Defense attorney Daniel Segura (left) and Brendan O'Rourke. Photo by Bob Weatherston.
  • Defense attorney Daniel Segura (left) and Brendan O'Rourke. Photo by Bob Weatherston.
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Most jurors deliberating the sanity of a murder defendant are voting that he did understand right from wrong at the time of the shooting, according to statements made in court on March 15 by Daniel Segura, the public defender representing Brendan Liam O’Rourke.

The jury sent a note to the judge at the end of their first full day of deliberations, saying they feared they were “deadlocked” and unable to come to a unanimous decision. However, judge Aaron Katz polled each juror and found nine of them who were hopeful that further deliberations might be helpful, and so he ordered them all back to the courthouse on March 16 to resume their work.

This same jury found O’Rourke, 42, guilty on March 12 of the attempted murders of seven persons at an elementary school in Carlsbad. The jury deliberated less than an hour when they reached that conclusion. The shooting took place October 8, 2010.

Because O’Rourke is pleading not guilty by reason of insanity, in this last part of the trial the burden has shifted onto the defense to prove by a “preponderance of the evidence” that the defendant understood right from wrong at the time he was shooting his .357 Ruger revolver at children and an adult aide.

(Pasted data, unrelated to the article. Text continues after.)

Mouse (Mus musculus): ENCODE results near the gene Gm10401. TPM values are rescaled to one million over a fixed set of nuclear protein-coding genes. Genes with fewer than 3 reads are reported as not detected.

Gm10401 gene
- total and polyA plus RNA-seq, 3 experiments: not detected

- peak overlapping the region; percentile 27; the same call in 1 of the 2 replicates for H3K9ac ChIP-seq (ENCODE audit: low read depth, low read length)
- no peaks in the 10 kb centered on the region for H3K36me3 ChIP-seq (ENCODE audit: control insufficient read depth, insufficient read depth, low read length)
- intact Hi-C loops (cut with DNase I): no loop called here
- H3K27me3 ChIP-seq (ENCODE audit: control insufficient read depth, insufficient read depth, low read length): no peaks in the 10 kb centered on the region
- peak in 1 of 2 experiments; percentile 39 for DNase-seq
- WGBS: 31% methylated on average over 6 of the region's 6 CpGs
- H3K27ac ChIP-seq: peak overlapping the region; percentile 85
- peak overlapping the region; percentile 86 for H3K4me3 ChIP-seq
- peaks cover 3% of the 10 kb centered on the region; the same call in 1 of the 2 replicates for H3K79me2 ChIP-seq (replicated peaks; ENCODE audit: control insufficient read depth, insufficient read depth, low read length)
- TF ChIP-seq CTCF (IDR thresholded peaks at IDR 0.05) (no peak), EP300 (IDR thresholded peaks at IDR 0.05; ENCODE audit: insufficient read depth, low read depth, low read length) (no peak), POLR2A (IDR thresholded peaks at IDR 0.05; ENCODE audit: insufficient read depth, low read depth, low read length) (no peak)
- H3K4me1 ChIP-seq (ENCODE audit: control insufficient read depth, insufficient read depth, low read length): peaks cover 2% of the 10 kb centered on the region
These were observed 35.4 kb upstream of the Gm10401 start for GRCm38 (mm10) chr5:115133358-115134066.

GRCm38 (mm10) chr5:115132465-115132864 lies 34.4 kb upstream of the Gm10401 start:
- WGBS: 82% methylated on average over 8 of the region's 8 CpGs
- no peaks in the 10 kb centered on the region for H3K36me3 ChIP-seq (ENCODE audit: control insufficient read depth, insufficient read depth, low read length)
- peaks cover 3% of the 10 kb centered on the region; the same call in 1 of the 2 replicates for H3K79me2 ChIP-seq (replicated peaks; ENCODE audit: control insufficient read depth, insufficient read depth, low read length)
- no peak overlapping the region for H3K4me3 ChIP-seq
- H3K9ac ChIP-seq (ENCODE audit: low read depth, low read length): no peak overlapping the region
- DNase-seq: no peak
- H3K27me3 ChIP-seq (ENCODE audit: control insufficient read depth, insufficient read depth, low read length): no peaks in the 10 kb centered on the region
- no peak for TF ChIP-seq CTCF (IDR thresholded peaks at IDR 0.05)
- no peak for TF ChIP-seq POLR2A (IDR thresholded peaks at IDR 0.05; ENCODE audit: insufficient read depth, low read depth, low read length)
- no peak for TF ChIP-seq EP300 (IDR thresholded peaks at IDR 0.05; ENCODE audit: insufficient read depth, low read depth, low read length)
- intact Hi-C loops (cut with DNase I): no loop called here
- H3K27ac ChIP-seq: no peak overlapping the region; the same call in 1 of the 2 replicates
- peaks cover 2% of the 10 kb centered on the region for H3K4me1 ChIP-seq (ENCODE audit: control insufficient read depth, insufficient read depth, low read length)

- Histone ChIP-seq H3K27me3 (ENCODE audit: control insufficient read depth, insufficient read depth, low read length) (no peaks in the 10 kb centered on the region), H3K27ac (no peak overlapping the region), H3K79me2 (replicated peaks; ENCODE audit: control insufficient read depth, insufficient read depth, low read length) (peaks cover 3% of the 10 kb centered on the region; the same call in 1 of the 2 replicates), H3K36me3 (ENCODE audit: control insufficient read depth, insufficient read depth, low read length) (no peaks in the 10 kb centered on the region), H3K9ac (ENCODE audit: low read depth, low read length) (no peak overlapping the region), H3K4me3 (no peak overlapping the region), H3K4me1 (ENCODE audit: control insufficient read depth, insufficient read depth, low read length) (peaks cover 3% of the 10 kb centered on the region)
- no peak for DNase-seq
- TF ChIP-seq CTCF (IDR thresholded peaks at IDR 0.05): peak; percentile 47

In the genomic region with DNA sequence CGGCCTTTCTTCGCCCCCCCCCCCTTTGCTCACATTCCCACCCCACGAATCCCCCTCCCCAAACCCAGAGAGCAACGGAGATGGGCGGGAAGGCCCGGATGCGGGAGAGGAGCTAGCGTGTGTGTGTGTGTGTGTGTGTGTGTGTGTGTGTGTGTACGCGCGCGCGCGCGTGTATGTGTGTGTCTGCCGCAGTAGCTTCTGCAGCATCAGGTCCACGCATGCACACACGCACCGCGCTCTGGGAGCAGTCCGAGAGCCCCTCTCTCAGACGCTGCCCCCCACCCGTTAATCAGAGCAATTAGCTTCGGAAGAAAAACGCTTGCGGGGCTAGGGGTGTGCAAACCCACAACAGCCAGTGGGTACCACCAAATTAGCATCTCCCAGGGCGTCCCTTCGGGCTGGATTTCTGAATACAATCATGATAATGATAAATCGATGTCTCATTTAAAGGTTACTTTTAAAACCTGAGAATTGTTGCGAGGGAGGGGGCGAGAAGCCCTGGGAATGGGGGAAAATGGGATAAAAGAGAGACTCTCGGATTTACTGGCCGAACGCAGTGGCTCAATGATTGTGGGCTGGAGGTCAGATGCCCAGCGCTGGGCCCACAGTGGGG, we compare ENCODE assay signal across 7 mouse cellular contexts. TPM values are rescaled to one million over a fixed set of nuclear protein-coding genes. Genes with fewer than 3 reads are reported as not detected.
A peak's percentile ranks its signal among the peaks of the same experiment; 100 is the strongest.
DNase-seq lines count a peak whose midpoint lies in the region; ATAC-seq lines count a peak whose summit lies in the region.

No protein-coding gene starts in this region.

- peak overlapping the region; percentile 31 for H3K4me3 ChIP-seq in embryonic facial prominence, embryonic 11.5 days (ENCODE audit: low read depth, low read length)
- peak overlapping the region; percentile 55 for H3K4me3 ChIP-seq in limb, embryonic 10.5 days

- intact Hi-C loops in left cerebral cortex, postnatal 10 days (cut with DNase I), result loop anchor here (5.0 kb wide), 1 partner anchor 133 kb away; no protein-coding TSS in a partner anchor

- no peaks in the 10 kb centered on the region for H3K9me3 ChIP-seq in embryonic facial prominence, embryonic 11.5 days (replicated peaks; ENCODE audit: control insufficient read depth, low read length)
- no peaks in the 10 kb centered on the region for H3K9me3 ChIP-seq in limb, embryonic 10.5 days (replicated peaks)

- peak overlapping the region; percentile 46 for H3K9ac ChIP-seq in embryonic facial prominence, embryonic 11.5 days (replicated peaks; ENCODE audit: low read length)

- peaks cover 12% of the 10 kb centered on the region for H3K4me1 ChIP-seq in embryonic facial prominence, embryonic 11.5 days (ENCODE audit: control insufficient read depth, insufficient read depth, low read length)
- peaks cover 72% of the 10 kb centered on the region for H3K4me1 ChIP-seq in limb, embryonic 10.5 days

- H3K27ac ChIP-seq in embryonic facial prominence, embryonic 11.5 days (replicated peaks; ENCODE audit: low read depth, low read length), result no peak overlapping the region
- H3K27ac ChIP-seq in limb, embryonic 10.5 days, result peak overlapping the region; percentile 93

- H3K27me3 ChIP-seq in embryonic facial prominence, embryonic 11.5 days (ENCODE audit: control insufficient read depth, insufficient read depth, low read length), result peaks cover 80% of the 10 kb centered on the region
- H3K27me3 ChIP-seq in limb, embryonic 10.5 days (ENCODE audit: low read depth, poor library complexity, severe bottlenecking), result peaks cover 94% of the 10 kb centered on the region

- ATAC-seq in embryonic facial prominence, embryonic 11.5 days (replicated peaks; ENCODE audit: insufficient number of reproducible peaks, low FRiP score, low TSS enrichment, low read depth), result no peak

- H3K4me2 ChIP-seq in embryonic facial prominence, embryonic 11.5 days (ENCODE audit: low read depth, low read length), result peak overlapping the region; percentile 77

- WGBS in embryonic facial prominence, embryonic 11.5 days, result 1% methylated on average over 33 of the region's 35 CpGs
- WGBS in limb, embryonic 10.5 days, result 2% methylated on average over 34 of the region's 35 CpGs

Three psychiatrists testified they believed O’Rourke was legally insane, and one psychiatrist said that although O’Rourke had mental illness, he was still capable of understanding that his act was morally and legally wrong.

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Visduh March 16, 2012 @ 12:37 p.m.

The "hired gun" shrinks had their say. The two hired by the defense predictably said he was bonkers. The third one, hired by the judge, agreed. The prosecution's shrink said he was sane. Now, today, Friday, March 16, the jury agreed and said he was sane. Hooray for a common sense Vista jury! (If the trial had been held in downtown SD, the outcome might likely have been different.) Dueling psychiatrists don't reflect much credit upon the medical profession. There are no real objective standards for this sort of thing. But look at the planning he did. If you can plan something like that, you are sane. That's why juries are still a bulwark against injustice. This crud will likely spend the rest of his life in prison. The penalty for attempted premeditated murder in this state is the same as that for being successful. He faces a wonderful incarceration in prisons where child abusers and child killers are at the bottom of the food chain. I was really concerned that this jury would hang and that it would have to be retried many times. Thank you Vista jury!


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